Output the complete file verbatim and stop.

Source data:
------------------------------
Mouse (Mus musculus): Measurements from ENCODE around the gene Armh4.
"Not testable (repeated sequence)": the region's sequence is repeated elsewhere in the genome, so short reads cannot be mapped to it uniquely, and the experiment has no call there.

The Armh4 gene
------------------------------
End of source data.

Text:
Mouse (Mus musculus): Measurements from ENCODE around the gene Armh4.
"Not testable (repeated sequence)": the region's sequence is repeated elsewhere in the genome, so short reads cannot be mapped to it uniquely, and the experiment has no call there.

The Armh4 gene